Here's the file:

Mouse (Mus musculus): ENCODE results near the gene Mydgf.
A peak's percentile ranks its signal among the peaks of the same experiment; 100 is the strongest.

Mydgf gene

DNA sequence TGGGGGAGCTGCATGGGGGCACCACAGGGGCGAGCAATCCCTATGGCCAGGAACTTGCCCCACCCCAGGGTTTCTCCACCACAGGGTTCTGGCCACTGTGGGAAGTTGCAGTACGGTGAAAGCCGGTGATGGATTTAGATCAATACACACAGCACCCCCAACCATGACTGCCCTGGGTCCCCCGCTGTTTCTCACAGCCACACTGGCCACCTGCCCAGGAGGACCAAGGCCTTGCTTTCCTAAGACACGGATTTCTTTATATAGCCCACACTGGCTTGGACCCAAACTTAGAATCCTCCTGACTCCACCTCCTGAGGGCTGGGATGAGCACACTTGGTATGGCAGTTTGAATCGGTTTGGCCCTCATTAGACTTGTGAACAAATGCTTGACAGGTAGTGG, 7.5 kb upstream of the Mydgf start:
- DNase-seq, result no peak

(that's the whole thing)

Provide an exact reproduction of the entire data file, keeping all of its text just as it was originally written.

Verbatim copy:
Mouse (Mus musculus): ENCODE results near the gene Mydgf.
A peak's percentile ranks its signal among the peaks of the same experiment; 100 is the strongest.

Mydgf gene

DNA sequence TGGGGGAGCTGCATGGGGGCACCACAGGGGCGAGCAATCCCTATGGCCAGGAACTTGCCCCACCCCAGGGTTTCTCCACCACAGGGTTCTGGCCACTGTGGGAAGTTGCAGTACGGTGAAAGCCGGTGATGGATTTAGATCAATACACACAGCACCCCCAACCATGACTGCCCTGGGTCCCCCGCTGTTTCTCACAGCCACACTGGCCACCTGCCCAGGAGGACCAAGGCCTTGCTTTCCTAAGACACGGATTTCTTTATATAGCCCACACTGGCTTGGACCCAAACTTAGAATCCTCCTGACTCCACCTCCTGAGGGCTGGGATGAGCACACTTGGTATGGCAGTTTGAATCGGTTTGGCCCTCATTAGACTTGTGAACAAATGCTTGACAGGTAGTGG, 7.5 kb upstream of the Mydgf start:
- DNase-seq, result no peak